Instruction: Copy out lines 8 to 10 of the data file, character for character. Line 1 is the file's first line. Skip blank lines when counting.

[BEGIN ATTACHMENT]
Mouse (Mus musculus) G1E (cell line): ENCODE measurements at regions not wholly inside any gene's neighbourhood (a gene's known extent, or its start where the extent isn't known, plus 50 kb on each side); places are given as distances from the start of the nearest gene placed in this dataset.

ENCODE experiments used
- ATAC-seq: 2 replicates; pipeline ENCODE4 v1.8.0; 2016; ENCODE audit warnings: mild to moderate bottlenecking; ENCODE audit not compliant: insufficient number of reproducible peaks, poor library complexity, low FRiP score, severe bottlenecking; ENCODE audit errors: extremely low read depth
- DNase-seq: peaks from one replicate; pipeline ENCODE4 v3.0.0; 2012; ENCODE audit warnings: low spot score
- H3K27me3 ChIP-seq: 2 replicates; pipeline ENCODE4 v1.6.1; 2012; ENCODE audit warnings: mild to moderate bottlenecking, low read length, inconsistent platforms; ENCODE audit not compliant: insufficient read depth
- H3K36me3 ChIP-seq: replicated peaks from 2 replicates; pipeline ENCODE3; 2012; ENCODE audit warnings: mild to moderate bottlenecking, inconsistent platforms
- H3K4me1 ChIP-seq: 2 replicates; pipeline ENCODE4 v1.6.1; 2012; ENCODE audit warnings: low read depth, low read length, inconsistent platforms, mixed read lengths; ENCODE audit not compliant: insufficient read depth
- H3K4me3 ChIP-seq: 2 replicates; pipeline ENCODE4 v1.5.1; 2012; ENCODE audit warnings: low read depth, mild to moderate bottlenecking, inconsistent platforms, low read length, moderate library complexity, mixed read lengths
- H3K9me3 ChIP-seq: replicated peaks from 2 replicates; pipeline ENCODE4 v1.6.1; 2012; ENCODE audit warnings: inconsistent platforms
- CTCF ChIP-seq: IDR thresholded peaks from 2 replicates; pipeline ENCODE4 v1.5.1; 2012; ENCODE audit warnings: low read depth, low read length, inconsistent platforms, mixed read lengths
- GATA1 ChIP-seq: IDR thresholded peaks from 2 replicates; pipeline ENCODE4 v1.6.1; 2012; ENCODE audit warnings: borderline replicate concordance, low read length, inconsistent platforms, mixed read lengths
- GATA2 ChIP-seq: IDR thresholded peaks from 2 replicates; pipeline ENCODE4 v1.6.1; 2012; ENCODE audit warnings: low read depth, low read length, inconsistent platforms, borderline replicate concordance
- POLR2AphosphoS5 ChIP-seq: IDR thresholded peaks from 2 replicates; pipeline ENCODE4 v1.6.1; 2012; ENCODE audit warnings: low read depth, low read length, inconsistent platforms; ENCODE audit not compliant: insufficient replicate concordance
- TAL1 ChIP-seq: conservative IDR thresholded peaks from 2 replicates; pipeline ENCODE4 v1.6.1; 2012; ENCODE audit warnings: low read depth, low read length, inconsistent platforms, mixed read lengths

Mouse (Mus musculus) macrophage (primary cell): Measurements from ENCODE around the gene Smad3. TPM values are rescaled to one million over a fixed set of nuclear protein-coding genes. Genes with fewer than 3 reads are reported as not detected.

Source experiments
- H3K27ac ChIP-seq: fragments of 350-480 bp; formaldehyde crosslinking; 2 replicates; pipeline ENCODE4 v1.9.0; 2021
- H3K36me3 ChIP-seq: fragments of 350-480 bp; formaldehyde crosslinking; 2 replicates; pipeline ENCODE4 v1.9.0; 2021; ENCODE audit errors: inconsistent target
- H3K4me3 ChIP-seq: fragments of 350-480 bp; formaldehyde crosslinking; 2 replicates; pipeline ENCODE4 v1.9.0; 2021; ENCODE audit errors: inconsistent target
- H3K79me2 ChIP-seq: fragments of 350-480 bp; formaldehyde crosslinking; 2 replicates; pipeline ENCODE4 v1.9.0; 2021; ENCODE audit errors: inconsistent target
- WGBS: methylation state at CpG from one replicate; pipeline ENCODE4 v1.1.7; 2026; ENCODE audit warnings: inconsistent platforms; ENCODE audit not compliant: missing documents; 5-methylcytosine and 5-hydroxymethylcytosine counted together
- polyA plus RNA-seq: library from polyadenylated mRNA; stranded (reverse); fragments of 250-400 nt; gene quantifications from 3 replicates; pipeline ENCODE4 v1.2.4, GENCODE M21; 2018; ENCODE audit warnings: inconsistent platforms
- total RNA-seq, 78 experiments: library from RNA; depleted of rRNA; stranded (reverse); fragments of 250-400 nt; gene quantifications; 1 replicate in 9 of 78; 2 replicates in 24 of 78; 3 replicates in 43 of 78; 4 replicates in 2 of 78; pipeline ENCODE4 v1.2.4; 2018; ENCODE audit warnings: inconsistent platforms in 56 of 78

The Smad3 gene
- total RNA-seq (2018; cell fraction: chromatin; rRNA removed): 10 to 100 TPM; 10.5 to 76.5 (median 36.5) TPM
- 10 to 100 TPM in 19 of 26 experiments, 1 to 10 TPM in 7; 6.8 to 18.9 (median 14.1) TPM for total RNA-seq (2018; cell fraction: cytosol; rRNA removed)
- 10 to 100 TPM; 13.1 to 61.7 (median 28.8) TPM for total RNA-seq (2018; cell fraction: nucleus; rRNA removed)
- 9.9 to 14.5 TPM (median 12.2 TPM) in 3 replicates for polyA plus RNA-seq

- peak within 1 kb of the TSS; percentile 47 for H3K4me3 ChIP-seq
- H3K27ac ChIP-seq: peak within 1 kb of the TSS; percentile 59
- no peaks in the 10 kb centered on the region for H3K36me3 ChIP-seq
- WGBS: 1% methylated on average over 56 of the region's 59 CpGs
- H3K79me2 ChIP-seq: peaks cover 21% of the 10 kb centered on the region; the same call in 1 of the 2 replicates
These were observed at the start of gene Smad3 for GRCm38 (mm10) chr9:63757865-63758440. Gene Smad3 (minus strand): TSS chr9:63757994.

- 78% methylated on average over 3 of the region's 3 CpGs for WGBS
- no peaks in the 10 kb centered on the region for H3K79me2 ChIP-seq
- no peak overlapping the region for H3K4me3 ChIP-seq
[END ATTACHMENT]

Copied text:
- H3K4me3 ChIP-seq: 2 replicates; pipeline ENCODE4 v1.5.1; 2012; ENCODE audit warnings: low read depth, mild to moderate bottlenecking, inconsistent platforms, low read length, moderate library complexity, mixed read lengths
- H3K9me3 ChIP-seq: replicated peaks from 2 replicates; pipeline ENCODE4 v1.6.1; 2012; ENCODE audit warnings: inconsistent platforms
- CTCF ChIP-seq: IDR thresholded peaks from 2 replicates; pipeline ENCODE4 v1.5.1; 2012; ENCODE audit warnings: low read depth, low read length, inconsistent platforms, mixed read lengths